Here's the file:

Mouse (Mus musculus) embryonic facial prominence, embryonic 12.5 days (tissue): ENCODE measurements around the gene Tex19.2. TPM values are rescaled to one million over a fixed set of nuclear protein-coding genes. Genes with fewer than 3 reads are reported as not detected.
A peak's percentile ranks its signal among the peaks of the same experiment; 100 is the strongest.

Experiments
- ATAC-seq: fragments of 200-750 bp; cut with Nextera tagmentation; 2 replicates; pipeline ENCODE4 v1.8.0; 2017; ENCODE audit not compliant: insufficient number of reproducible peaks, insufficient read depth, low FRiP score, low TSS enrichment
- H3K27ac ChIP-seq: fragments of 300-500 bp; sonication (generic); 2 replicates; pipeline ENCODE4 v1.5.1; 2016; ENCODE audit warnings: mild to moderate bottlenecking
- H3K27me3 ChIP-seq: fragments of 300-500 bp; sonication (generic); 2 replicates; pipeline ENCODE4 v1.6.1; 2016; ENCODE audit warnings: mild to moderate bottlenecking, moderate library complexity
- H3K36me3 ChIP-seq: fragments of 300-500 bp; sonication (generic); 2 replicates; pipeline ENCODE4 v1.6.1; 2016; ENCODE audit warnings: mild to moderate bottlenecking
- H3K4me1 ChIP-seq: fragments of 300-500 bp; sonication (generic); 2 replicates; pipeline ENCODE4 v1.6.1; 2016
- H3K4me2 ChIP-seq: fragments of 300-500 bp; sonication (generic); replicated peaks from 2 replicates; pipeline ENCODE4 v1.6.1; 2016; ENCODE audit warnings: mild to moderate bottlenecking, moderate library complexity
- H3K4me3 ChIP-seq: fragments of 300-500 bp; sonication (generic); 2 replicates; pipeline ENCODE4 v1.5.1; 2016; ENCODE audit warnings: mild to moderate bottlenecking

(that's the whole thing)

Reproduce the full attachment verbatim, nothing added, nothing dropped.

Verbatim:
Mouse (Mus musculus) embryonic facial prominence, embryonic 12.5 days (tissue): ENCODE measurements around the gene Tex19.2. TPM values are rescaled to one million over a fixed set of nuclear protein-coding genes. Genes with fewer than 3 reads are reported as not detected.
A peak's percentile ranks its signal among the peaks of the same experiment; 100 is the strongest.

Experiments
- ATAC-seq: fragments of 200-750 bp; cut with Nextera tagmentation; 2 replicates; pipeline ENCODE4 v1.8.0; 2017; ENCODE audit not compliant: insufficient number of reproducible peaks, insufficient read depth, low FRiP score, low TSS enrichment
- H3K27ac ChIP-seq: fragments of 300-500 bp; sonication (generic); 2 replicates; pipeline ENCODE4 v1.5.1; 2016; ENCODE audit warnings: mild to moderate bottlenecking
- H3K27me3 ChIP-seq: fragments of 300-500 bp; sonication (generic); 2 replicates; pipeline ENCODE4 v1.6.1; 2016; ENCODE audit warnings: mild to moderate bottlenecking, moderate library complexity
- H3K36me3 ChIP-seq: fragments of 300-500 bp; sonication (generic); 2 replicates; pipeline ENCODE4 v1.6.1; 2016; ENCODE audit warnings: mild to moderate bottlenecking
- H3K4me1 ChIP-seq: fragments of 300-500 bp; sonication (generic); 2 replicates; pipeline ENCODE4 v1.6.1; 2016
- H3K4me2 ChIP-seq: fragments of 300-500 bp; sonication (generic); replicated peaks from 2 replicates; pipeline ENCODE4 v1.6.1; 2016; ENCODE audit warnings: mild to moderate bottlenecking, moderate library complexity
- H3K4me3 ChIP-seq: fragments of 300-500 bp; sonication (generic); 2 replicates; pipeline ENCODE4 v1.5.1; 2016; ENCODE audit warnings: mild to moderate bottlenecking